China said on Wednesday that seven people killed in a hostage rescue operation in the restive Xinjiang region had been trying to leave the country to wage "holy war" -- a claim disputed by an exile group.
The incident last week was the latest reported confrontation in the region -- home to roughly nine million mostly Muslim Uighurs who have long bristled under Chinese rule -- since three deadly attacks in July left dozens dead.
The Xinjiang government said "terrorists" kidnapped two people on December 28 in the northwestern region's Pishan county, adding police shot dead seven suspects and arrested four others. One officer was killed and the hostages freed.
"The relevant people wanted to cross the border for the purposes of so-called holy war," foreign ministry spokesman Hong Lei told reporters, adding they kidnapped two herdsmen on the way.
He said police were alerted and the stand-off ensued. Hong did not say whether the suspects were Uighurs.
But Dilxat Raxit, spokesman for the World Uighur Congress, an exile group, said the incident was a conflict between regular Uighurs and policemen prompted by mounting discontent over a crackdown and religious repression in the area.
"Of the seven who were shot, two were women. Authorities said they arrested four people, and my information is the youngest is seven and the eldest is seventeen," he told AFP.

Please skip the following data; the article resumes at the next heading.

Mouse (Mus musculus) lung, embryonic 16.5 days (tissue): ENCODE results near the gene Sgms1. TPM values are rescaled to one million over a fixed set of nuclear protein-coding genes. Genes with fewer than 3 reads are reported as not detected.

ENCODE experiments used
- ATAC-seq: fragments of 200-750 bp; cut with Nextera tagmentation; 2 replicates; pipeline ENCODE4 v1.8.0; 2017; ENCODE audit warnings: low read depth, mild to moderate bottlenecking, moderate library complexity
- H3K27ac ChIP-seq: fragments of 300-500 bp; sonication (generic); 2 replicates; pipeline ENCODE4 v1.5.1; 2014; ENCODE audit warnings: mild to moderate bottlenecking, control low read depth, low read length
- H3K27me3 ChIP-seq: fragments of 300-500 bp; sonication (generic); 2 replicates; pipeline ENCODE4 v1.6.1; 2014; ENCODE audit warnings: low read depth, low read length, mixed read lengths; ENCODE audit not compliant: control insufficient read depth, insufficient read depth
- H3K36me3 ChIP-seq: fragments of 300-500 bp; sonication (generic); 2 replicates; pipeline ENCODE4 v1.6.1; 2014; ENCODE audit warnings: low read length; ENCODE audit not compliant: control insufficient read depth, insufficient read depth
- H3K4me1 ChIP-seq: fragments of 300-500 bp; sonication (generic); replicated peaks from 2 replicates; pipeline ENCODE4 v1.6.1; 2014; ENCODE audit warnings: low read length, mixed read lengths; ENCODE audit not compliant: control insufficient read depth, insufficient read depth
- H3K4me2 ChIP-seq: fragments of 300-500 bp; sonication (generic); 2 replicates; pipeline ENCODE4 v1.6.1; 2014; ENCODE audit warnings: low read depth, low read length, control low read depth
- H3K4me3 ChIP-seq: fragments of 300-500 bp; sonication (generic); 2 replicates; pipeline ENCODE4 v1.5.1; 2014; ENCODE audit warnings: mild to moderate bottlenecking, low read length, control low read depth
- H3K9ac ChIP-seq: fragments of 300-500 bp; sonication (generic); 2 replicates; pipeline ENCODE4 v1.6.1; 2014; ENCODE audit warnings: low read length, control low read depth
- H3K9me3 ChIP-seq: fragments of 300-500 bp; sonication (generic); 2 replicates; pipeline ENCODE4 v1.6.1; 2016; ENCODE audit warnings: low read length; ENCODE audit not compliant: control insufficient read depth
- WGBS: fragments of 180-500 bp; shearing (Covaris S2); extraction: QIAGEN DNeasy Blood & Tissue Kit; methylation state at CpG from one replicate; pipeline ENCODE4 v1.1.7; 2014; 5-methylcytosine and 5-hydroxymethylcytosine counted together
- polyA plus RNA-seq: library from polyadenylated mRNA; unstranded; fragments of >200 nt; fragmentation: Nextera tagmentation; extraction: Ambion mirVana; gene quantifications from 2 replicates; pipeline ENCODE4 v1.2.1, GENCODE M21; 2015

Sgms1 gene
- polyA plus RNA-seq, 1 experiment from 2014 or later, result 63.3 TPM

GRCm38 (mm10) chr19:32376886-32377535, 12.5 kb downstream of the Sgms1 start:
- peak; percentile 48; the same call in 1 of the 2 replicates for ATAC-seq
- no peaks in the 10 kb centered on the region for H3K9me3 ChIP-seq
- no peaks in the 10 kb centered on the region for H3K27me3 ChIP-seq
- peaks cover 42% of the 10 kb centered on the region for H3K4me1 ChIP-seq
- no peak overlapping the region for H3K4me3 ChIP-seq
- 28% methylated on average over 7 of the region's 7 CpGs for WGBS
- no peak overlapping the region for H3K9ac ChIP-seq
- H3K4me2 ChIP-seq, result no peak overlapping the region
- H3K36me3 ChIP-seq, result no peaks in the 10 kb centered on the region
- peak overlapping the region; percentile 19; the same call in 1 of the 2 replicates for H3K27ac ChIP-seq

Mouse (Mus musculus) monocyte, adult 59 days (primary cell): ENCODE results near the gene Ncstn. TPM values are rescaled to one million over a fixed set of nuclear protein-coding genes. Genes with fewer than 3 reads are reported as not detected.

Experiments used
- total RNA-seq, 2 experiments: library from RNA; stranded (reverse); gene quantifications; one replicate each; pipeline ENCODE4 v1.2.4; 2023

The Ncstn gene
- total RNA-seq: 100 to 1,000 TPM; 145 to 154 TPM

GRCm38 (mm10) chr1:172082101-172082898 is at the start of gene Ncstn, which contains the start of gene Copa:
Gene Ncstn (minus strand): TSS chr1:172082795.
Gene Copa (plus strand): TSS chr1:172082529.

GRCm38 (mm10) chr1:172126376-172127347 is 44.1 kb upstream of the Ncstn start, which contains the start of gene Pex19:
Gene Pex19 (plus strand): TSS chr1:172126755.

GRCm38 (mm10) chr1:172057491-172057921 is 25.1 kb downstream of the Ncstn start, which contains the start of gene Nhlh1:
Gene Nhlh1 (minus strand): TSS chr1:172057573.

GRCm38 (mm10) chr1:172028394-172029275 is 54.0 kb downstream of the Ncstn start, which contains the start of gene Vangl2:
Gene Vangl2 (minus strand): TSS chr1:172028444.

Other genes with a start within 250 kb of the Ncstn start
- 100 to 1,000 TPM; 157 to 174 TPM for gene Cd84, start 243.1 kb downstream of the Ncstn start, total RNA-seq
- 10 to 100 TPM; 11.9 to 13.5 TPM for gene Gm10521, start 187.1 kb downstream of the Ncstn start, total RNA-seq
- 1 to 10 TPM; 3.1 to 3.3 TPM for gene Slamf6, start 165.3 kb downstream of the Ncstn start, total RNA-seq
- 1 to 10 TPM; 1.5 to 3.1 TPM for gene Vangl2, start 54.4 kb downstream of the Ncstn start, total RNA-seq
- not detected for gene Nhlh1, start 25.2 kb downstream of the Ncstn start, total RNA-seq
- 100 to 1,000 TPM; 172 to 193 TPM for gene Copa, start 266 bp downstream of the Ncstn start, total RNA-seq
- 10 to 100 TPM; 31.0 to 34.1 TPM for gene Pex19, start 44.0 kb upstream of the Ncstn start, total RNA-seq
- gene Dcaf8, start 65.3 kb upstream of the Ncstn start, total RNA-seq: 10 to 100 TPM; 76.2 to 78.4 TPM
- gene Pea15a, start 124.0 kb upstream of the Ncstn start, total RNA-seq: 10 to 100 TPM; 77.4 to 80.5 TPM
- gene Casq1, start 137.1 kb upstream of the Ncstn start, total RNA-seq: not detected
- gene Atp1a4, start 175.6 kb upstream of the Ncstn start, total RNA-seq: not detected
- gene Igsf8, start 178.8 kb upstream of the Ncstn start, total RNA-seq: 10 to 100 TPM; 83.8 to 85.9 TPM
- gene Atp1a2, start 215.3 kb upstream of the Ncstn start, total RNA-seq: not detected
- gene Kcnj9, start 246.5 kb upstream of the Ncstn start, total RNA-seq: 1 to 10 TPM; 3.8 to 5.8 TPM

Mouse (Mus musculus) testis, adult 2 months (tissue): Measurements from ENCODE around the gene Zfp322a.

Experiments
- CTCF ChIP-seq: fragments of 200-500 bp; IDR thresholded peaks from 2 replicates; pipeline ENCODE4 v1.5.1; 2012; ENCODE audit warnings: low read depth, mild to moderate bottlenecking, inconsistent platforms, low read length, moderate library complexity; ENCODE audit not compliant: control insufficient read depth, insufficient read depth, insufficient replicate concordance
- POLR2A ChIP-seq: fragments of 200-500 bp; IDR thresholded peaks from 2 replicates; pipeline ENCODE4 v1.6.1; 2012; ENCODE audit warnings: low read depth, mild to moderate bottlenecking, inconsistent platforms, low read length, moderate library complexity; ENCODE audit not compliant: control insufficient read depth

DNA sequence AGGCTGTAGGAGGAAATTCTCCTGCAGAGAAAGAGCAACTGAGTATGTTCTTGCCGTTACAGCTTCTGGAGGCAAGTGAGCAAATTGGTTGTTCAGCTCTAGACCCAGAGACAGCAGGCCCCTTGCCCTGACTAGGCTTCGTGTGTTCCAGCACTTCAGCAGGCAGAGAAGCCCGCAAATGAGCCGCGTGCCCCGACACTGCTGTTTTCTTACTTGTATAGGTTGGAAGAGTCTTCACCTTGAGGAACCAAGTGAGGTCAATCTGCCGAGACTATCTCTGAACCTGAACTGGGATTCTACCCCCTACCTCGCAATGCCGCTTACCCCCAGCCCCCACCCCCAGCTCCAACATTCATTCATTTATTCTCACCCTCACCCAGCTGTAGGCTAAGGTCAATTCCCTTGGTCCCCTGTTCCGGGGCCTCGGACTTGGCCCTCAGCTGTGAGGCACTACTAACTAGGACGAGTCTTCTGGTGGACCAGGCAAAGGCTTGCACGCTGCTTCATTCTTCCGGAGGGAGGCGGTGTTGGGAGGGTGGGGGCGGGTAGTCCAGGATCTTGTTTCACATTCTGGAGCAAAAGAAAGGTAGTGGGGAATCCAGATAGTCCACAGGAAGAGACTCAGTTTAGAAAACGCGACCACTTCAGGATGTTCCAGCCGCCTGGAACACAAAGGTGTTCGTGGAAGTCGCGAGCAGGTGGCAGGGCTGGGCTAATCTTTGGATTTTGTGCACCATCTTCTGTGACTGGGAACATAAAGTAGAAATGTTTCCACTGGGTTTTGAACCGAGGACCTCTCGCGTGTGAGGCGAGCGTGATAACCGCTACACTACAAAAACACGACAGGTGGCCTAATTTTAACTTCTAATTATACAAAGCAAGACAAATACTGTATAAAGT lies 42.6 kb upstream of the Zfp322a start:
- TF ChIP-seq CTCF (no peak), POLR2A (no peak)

"I also know that some people who were beaten and are now in hospital are minors," he said, adding at least 35 people have been arrested in Pishan after the incident.
Xinjiang -- a resource-rich region that borders eight countries -- has been the scene of sporadic bouts of violence, much of which has been blamed by Beijing on the "three forces" of extremism, separatism and terrorism.
Last week, the official Xinhua news agency said there was "a surge in religious extremism in the Muslim ethnic Uighur-denominated area (Pishan) that borders the Kashmir region controlled by Pakistan and India".
But some experts doubt terror cells operate in Xinjiang, where Turkic-speaking Uighurs practise a moderate form of Islam.
They say the violence stems from discontent among Uighurs, many of whom accuse authorities of religious and political oppression, and resent the influx of the majority Han Chinese into Xinjiang.